If it can be done with oil, then it can also be done with fiber…the lobbyist just have to get paid first.

ECA (profile) says:


My suggestion to let students and remote locations have tethering?

There is a USE for Caps.
Its part of the idea they dont want 100% usage.
Phone system in Portland Or, was at 6% before the internet hit.

The Cellphone system Loves to Slow things down, and NOT add anything they are NOT forced to. If you took the caps off, and let people Tether to computers and other devices, It would drag the system into the dirt.

I would also Love to see if the FCC has ever gone out and checked the different sections of backbone. I would think that the Corps have cut LOTS of corners, even after being Paid multiple times to UPGRADE/UPDATE.

rkhalloran (profile) says:

AT&T removed caps for faster tiers

One of the reasons we had delayed cord-cutting from our “triple-play” FTTH/VoIP/DirecTV bundle with the Deathstar was that having the dish-based TV got us a waiver from their data cap on the fiber ‘Net service. As of 3Q they’ve removed it from their gig-speed service (at least) and thrown in HBO Max as a perk (no doubt to try and raise subscriber numbers since they hadn’t cut deals with the bigger streaming platforms).

RickY (profile) says:

Broadband Providers have costs too

You have to understand how a business works, and specifically how the broadband business works, to know that the opinions expressed in this article are actually what is B.S. I’m not saying that some operators might not be taking advantage of a lack of competition, or Covid, although a lot of providers stepped up and removed data caps and usage charges during the pandemic.

It’s simple. An ISP sells access to the Internet. How much data their subscriber’s use is what determines their cost. The more usage there is, the more expensive their connection is to the backbone, and the more equipment they need in their headend. As usage goes up, they have to increase and upgrade both.

They have a few choices. One, they can charge everyone the same amount, and try to average that out. That’s kind of like the Post Office. You can mail a letter across town or to Alaska for fifty cents. It costs the Post Office a lot more than fifty cents to deliver that letter to Alaska, and I assume less than fifty cents to send it across town looking at volume. So, ISPs that don’t charge an overage will have to charge every customer a little more, including those that don’t have much usage, in order to account for those people who are going to have a lot of usage.

The other option is charging everyone based only on the amount they transfer (charged some amount for every byte). This is like the water department. You’re charged by the gallon. If you’re single and don’t use that much water and are careful, your water bill is lower. If your neighbor has three teenagers, with a mom doing five loads of laundry a week, dad watering the lawn, and everyone taking long showers and washing their cars, their bill is going to be higher. The water company could charge you more and them less, but would you want your water bill a lot higher to subsidize their usage?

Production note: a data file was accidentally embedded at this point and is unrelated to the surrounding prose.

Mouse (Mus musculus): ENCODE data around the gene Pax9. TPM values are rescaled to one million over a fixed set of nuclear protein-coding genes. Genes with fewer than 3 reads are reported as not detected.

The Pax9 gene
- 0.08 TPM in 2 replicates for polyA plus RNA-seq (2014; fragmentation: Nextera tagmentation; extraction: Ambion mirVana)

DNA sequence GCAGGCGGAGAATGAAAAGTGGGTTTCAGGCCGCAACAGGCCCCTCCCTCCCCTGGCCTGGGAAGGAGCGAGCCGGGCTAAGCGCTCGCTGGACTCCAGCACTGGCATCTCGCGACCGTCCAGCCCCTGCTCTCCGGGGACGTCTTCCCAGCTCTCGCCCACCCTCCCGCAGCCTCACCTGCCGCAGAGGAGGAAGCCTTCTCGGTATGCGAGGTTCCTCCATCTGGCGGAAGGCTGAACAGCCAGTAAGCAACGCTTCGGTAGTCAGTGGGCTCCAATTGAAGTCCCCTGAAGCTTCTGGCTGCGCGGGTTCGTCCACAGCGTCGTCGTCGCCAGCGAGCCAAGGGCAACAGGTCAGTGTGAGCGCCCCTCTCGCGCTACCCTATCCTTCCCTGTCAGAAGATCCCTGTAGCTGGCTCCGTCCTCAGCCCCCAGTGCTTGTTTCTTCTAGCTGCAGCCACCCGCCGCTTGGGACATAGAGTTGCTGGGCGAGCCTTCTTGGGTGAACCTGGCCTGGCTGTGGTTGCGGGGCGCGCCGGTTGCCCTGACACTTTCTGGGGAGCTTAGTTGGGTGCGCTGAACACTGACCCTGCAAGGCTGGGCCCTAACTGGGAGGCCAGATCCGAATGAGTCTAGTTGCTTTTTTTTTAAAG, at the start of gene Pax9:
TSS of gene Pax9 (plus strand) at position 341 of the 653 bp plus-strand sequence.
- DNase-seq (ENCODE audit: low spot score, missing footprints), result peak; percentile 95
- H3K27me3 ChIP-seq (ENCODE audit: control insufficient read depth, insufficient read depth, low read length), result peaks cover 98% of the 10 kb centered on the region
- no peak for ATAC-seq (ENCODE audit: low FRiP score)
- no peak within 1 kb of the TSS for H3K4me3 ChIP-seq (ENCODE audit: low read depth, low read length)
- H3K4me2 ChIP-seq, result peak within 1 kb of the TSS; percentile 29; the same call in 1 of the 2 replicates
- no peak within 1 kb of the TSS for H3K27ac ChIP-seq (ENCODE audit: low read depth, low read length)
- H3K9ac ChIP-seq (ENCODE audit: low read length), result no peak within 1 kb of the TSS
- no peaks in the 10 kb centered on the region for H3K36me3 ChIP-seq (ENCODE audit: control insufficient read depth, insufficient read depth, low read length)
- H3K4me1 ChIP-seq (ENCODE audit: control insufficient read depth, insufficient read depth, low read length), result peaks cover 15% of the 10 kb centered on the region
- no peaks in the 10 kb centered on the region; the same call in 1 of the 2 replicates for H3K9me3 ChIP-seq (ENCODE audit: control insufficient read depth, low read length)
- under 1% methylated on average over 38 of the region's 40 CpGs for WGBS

Another option is to give everyone a certain amount of usage for a set price, and then if you exceed that, you are charged more. If you are single, are at work most days, and maybe watch something on Netflix every other night, you will probably fall in the base usage amount. Your neighbor with the three teenagers exceeds the limit because they all watch several HD movies and shows on NetFlix and Disney+ every night.

As far as an ISP like AT&T not counting usage for a streaming video service that they provide, that makes sense too. They are getting revenue from that subscriber for the broadband connection, AND they are getting additional revenue from that subscriber for the video service. So, they can bake that additional usage into the cost of their video service. Even if they are just breaking even and covering their costs, which is often the case with Pay TV, it’s additional top-line revenue. But, they get no additional revenue from the family that’s watching Netflix and Disney+. That is just additional usage costs for them with no upside.

nasch (profile) says:

Re: Broadband Providers have costs too

How much data their subscriber’s use is what determines their cost.

Their costs are almost entirely fixed.

"Calculations based on Internet transit costs, as detailed below, suggest an ISP cost per gigabyte measured in fractions of a penny. "


If their network can handle the peak load, then they’re fine. If it can’t, they need to spend money to upgrade the network. And monthly usage caps do nothing to manage peak load. ISPs themselves, when they are forced to tell the truth or face criminal penalties (on earnings calls with investors) admit that the caps are not necessary to manage the network, and are just there as a revenue enhancement tool.

As far as an ISP like AT&T not counting usage for a streaming video service that they provide, that makes sense too.

Yeah it makes sense. And it’s a network neutrality violation.